The Rooting Hog King (or President)

Richard [III], as Shakespeare conceived him, was inwardly tormented by insecurity and rage, the consequences of a miserable, unloved childhood and a twisted spine that made people recoil at the sight of him. Haunted by self-loathing and a sense of his own ugliness — he is repeatedly likened to a boar or rooting hog — he found refuge in a feeling of entitlement, blustering overconfidence, misogyny and a merciless penchant for bullying.

From this psychopathology, the play suggests, emerged the character’s weird, obsessive determination to reach a goal that looked impossibly far off, a position for which he had no reasonable expectation, no proper qualification and absolutely no aptitude.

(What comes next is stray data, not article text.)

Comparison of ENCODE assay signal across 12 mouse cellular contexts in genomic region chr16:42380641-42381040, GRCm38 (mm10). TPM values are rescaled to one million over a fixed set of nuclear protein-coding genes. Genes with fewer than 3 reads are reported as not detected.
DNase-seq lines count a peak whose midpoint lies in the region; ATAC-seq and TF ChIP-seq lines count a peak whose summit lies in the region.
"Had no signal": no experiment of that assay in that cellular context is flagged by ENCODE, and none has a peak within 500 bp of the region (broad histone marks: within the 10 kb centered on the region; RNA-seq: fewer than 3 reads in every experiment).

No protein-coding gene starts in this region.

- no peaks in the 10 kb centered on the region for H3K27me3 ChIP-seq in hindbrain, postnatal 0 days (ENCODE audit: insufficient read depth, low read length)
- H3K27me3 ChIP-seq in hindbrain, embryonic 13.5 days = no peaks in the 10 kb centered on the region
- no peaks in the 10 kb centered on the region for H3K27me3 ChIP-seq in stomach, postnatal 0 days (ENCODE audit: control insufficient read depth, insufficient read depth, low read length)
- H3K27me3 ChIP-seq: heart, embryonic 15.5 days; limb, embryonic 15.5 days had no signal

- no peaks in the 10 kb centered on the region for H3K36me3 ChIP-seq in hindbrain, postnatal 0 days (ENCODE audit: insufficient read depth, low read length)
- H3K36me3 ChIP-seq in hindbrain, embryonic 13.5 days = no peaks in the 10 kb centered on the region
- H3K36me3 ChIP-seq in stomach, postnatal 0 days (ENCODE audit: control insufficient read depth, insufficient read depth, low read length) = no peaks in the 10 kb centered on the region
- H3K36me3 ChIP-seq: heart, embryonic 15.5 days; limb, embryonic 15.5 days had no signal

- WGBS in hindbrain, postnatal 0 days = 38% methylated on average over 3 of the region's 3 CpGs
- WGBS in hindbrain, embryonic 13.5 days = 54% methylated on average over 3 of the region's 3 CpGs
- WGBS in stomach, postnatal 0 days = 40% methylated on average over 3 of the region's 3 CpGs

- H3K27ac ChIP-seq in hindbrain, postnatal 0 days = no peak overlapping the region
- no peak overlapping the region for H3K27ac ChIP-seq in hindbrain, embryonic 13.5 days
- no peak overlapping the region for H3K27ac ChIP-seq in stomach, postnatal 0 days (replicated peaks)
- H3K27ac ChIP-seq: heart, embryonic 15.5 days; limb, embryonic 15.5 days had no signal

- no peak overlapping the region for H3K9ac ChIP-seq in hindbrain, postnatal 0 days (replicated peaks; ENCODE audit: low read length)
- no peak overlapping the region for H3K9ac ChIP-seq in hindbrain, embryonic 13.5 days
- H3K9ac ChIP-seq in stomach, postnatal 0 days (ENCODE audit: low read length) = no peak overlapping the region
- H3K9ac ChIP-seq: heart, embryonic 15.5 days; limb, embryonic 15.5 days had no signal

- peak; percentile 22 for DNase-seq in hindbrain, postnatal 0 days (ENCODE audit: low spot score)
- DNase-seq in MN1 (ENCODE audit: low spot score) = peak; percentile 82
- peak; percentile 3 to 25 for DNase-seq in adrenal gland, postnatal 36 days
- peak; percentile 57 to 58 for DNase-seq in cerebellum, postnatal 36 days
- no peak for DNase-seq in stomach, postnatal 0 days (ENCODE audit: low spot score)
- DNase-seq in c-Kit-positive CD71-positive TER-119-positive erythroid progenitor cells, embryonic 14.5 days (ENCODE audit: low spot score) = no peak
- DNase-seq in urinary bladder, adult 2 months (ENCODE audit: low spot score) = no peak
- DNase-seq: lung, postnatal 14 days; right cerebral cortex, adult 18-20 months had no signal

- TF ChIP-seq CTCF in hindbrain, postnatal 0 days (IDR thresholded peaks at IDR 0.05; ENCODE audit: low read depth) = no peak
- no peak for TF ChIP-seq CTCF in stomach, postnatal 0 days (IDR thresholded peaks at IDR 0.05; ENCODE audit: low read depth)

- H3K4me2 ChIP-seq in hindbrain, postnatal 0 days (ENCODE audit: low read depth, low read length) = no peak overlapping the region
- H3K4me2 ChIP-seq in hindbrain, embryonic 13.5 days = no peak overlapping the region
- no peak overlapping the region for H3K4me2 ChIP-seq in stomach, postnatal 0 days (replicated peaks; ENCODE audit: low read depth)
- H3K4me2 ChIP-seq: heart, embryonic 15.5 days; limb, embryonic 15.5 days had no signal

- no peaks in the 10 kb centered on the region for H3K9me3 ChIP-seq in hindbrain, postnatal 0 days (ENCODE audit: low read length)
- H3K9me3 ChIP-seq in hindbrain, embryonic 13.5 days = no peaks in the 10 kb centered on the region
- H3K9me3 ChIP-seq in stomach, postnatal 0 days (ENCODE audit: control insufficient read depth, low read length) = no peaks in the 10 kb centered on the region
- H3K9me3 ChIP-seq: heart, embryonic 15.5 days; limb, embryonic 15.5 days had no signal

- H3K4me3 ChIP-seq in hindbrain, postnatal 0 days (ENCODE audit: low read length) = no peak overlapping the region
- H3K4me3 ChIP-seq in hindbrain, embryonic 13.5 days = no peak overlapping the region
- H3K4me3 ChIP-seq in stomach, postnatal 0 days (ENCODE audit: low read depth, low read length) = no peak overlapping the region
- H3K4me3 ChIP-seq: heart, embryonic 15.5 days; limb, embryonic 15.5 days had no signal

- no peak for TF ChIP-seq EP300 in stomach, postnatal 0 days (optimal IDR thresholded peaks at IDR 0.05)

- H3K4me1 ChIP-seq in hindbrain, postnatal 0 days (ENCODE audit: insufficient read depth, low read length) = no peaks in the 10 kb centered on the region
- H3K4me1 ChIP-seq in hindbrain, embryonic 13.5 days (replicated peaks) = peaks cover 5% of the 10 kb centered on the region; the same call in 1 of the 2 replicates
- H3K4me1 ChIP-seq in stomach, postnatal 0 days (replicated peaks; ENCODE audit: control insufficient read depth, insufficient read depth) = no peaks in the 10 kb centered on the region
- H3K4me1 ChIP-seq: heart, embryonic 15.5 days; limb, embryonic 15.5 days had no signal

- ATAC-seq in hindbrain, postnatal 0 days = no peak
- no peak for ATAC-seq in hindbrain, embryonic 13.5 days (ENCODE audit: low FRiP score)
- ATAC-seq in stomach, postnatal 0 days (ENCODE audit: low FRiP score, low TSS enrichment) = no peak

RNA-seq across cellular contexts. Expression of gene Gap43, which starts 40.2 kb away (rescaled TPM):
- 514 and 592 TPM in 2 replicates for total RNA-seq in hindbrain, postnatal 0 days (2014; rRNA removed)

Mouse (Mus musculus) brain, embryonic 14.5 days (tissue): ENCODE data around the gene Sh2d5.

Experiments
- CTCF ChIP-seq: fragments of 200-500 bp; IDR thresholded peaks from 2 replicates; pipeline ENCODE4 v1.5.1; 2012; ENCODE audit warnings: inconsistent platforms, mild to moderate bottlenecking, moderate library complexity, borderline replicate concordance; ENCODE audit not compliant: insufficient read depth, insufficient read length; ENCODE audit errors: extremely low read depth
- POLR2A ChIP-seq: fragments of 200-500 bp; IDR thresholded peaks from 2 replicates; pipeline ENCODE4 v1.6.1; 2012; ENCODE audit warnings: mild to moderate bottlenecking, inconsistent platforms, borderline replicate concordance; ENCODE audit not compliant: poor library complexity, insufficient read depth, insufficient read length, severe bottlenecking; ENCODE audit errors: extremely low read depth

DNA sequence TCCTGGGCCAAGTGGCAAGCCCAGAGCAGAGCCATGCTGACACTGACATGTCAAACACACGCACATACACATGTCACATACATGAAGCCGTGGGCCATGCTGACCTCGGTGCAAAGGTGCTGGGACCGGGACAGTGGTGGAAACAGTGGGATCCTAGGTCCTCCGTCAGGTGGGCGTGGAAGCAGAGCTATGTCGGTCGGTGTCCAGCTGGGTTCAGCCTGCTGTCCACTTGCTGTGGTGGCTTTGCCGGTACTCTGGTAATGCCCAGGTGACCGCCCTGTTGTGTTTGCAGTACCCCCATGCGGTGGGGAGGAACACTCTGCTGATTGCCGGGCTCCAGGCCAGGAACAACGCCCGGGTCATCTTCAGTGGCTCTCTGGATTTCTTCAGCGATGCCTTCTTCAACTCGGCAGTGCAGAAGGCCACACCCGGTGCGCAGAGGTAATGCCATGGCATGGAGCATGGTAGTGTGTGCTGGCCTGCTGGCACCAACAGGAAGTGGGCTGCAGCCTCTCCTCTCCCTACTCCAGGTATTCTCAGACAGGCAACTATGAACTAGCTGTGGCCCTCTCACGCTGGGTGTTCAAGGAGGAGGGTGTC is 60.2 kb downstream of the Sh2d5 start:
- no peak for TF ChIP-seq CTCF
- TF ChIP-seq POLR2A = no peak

The conventional wisdom says Donald Trump is motivated by a pathological narcissism. By drawing a comparison to Shakespeare's Richard III, Stephen Greenblatt opens up a different way of seeing Trump, one that seems germane after the Access Hollywood tape revelations. The live mic caught Trump trying to impress an insignificant toady in the celebrity-fawning industry. Somewhere deep inside Trump there's a "bunchback'd toad," the "loathed issue of thy father's loins." Could this soliloquy be lurking inside?

There is no creature loves me,
And if I die no soul will pity me.
And wherefore should they, since that I myself
Find in myself no pity to myself?


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